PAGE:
Belfast Telegraph

Divorce not the issue, it's lack of people who want to marry

By Janet Street-Porter

Baroness Deech certainly has a low opinion of women here. She says our divorce laws send a clear message that once you get married, "you need never go out to work", adding: "Never mind about A-Levels or a degree, or taking the Bar course… come out and find a footballer." She wants pre-nuptial and post-nuptial agreements to be legally binding and is steering a Bill through the House of Lords.

Britain has become the divorce capital of the world for wealthy women because the starting point for splitting assets in the event of marital breakdown is 50/50, even if the wife has never worked and may even be to blame for the split.

Our divorce laws urgently need reforming, but I hardly think most young women leave school and put "marrying a Premier League player or an oligarch" down as their goal in life.

When they leave school and start further education, girls are far more motivated than young men. Yes, there are silly girls who do want to s**g a footballer, but most successful players are no fools either.

I would have thought the modern problem is not divorce, but the lack of people who want to get married in the first place. The most urgent area for the legal profession to focus on is the lack of protection for men and women who split up after living together.

The law in this area is a mess. Children and assets can only be divided after costly legal action. Marriage is going out of fashion, but we haven't found a way to protect people who decide they don't want to formalise their relationship. I am not a traditionalist and I believe marriage won't save a rotten relationship, but it does give you a legal framework if things go wrong.

I've been divorced four times and none was messy or expensive. With one exception, we were soon friends again. Marriage is civilising - and I'm glad that gay couples can now have that protection in law, too. As for making pre-nuptial agreements legally binding, if you're dumb enough to sign one, then that's all you deserve to get. Most women want to make the most of their lives on their own terms, not as a by-product of a bloke.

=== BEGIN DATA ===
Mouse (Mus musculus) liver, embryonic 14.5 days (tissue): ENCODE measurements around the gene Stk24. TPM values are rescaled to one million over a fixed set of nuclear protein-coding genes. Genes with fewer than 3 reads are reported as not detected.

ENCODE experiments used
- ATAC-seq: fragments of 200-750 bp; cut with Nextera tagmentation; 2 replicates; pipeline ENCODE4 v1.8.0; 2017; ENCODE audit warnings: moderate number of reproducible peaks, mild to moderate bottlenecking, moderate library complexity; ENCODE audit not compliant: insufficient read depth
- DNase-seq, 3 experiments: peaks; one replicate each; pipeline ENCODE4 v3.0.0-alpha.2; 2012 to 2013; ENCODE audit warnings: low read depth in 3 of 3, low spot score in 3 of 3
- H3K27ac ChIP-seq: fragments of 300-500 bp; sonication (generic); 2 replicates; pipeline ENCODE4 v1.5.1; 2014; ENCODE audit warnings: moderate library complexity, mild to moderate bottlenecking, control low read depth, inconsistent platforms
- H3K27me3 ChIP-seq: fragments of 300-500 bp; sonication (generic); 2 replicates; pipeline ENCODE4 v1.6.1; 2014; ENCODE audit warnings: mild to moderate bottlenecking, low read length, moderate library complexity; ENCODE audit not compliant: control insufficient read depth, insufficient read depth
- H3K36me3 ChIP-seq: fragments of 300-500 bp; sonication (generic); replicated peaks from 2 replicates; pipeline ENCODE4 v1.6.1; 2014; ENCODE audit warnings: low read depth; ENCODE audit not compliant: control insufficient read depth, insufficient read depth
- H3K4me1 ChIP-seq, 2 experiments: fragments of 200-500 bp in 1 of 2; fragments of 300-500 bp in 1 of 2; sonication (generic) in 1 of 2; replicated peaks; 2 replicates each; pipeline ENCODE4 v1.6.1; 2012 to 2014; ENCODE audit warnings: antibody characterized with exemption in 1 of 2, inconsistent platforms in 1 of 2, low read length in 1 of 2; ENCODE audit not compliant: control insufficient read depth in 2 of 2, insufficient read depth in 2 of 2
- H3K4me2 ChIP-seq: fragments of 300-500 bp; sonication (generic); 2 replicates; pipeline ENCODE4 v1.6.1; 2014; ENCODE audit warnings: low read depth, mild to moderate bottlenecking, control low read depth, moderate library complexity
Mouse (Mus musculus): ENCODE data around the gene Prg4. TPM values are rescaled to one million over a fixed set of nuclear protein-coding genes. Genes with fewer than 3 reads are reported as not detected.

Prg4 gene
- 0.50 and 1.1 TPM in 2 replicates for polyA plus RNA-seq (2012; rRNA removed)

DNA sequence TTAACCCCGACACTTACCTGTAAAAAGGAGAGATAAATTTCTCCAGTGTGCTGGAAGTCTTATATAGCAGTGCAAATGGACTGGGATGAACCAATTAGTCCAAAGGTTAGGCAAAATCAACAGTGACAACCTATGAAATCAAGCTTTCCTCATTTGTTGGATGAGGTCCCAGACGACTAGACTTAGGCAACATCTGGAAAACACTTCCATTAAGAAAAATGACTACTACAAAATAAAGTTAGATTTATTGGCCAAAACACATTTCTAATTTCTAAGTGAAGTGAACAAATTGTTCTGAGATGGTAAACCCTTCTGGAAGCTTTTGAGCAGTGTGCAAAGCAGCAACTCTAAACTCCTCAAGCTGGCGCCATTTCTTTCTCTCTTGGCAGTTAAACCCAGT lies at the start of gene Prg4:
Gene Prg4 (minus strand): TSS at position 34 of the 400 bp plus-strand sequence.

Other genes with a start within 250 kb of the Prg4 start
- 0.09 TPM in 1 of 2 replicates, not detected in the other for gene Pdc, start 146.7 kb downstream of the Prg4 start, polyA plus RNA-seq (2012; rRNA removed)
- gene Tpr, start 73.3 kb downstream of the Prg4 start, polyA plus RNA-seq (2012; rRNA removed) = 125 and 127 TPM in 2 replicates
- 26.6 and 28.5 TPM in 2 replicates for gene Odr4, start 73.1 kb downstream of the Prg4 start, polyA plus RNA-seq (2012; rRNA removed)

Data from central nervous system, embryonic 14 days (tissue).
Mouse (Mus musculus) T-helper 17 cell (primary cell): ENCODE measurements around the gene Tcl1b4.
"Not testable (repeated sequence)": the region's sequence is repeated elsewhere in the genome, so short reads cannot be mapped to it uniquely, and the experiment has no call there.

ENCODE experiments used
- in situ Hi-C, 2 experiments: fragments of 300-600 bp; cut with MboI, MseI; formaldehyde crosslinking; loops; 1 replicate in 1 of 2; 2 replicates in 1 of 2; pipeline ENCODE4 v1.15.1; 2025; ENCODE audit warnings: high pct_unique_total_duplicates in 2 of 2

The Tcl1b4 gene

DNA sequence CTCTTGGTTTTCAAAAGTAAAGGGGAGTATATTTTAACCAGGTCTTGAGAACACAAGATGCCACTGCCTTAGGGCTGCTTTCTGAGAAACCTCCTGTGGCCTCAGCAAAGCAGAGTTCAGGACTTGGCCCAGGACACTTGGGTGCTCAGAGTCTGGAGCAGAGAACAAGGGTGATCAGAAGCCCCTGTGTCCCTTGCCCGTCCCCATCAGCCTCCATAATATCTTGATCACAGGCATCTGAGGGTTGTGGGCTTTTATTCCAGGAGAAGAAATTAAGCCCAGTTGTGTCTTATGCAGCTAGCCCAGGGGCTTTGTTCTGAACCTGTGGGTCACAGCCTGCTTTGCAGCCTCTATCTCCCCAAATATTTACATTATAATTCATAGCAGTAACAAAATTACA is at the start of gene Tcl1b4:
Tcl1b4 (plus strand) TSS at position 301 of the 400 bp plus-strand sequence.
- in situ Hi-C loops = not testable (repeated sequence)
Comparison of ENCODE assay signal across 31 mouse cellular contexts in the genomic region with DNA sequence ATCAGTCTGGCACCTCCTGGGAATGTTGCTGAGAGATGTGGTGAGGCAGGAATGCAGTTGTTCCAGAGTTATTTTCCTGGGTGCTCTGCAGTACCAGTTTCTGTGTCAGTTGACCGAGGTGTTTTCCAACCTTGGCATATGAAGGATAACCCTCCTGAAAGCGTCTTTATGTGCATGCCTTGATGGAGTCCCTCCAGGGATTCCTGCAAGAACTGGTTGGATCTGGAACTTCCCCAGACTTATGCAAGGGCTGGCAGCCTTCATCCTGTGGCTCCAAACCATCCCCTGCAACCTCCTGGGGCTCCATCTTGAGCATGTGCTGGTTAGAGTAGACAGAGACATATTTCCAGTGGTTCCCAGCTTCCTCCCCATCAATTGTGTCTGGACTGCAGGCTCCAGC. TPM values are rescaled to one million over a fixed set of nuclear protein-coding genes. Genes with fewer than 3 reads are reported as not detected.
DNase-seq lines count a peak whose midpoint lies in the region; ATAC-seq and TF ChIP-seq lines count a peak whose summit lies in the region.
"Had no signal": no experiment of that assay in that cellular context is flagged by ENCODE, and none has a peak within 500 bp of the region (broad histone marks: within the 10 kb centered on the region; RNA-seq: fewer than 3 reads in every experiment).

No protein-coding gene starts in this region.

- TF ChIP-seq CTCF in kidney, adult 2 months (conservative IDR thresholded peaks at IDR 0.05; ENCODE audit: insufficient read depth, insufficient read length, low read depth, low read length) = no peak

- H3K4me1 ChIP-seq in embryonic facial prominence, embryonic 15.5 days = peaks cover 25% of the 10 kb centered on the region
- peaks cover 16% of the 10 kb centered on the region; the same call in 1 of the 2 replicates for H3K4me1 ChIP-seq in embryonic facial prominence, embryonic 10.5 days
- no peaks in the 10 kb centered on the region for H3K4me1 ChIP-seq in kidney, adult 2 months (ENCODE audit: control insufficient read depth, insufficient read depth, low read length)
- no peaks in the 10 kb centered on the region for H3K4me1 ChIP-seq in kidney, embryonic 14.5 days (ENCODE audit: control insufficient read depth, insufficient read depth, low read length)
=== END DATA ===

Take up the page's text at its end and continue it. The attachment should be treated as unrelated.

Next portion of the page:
• I spent the Christmas break in Australia, where sexism is alive and well. Prime Minister Tony Abbott caused outrage last week when he was asked to name his greatest achievement, considering he's not only Prime Minister but also Minister for Women. He replied that it was the abolition of a carbon tax introduced by his predecessor Julia Gillard, commenting that "as many of us know, women are particularly focused on the household budget… and repealing the tax means a A$550 (£287) benefit for the average family".

Abbott's emphasis on the traditional family might play well on the right, but it goes down like a cup of cold sick with most women. Almost half the population thinks the Australian Government is dragging its feet over equal opportunities, and Abbott has only just increased the number of women in his Cabinet from one to three.

In remote northern New South Wales, where I recently went, I did encounter a couple of antedeluvian types. When I told one chap I'd just caught a decent sized flathead (a delicious fish, which put up a spirited fight), he inquired: "Who skinned and filleted it?" The best thing about fishing alone is that you start a lot of conversations with total strangers, usually about the merits of pilchards versus prawns as bait. My favourite Christmas present was half a bream, complete with guts, from another hopeful on the shore.

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